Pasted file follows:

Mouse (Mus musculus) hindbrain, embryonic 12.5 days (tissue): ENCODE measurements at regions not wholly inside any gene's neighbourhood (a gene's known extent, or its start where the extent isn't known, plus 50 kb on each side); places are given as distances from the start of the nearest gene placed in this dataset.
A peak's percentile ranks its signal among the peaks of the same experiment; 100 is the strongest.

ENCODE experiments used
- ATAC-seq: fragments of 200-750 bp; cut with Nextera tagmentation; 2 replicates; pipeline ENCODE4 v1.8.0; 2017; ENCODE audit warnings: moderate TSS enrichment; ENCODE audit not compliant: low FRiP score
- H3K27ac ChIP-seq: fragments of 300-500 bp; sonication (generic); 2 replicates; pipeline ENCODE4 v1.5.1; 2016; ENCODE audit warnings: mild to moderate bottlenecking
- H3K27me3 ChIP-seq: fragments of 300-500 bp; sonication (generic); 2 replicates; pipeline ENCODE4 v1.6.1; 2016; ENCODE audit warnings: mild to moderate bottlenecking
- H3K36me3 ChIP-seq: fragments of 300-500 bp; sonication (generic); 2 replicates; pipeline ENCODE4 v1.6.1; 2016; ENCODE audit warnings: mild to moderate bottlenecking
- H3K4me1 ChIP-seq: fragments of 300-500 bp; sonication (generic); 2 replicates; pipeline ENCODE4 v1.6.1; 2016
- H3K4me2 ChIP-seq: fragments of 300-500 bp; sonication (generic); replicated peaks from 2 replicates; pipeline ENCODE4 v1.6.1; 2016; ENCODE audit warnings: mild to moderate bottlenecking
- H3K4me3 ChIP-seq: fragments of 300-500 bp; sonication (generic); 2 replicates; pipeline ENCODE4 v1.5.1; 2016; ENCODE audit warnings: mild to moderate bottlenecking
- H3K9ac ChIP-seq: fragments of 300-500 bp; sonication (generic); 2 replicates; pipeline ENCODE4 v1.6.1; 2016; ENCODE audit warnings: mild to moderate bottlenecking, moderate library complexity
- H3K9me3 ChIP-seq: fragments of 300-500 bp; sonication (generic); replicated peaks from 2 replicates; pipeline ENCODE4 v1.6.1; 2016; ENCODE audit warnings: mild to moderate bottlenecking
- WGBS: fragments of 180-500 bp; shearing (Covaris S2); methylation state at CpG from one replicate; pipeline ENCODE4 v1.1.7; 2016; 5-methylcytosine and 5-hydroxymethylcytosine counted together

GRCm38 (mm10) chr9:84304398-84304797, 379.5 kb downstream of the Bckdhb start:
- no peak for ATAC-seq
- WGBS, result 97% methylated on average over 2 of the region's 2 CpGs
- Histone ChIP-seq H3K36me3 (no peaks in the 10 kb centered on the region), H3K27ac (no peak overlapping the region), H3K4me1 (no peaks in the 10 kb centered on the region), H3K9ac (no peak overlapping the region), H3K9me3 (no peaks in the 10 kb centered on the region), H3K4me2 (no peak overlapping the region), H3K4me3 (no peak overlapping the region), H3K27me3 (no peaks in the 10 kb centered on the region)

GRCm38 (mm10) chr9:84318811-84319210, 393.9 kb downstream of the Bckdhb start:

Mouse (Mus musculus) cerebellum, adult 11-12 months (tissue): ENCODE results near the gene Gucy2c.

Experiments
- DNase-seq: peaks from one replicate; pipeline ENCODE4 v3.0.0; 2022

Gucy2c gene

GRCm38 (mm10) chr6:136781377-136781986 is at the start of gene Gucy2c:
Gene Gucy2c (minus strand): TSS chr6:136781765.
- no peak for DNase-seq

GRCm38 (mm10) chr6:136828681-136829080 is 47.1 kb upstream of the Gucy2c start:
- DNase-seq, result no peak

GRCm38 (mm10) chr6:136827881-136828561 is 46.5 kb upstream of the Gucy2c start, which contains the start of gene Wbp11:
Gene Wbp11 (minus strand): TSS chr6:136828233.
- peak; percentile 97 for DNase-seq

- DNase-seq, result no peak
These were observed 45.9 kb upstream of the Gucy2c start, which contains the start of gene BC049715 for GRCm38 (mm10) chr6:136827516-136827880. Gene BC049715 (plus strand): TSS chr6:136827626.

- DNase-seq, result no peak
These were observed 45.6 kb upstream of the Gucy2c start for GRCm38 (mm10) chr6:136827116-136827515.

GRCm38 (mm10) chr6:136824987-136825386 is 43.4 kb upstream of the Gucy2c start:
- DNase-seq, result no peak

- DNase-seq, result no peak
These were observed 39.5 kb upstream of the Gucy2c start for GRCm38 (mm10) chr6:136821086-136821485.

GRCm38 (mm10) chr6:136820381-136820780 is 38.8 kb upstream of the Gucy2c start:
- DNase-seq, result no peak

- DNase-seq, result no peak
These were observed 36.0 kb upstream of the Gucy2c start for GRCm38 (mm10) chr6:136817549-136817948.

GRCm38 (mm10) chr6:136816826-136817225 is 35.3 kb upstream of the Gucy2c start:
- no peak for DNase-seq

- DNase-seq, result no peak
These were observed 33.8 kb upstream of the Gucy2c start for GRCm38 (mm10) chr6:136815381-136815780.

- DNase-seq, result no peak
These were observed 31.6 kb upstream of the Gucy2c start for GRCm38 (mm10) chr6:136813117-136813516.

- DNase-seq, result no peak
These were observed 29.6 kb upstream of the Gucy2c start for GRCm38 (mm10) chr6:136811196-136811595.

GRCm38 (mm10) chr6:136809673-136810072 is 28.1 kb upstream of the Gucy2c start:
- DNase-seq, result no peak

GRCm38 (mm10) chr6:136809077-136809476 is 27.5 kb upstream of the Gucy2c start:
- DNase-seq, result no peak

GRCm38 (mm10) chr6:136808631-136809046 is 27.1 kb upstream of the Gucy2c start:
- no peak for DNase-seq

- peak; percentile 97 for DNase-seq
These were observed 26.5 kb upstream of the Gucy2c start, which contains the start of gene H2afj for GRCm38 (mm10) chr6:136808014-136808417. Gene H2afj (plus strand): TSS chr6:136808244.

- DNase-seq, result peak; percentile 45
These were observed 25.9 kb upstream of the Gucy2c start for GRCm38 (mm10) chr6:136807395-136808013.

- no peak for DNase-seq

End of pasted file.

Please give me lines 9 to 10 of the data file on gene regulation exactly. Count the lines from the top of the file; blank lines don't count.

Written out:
- H3K4me2 ChIP-seq: fragments of 300-500 bp; sonication (generic); replicated peaks from 2 replicates; pipeline ENCODE4 v1.6.1; 2016; ENCODE audit warnings: mild to moderate bottlenecking
- H3K4me3 ChIP-seq: fragments of 300-500 bp; sonication (generic); 2 replicates; pipeline ENCODE4 v1.5.1; 2016; ENCODE audit warnings: mild to moderate bottlenecking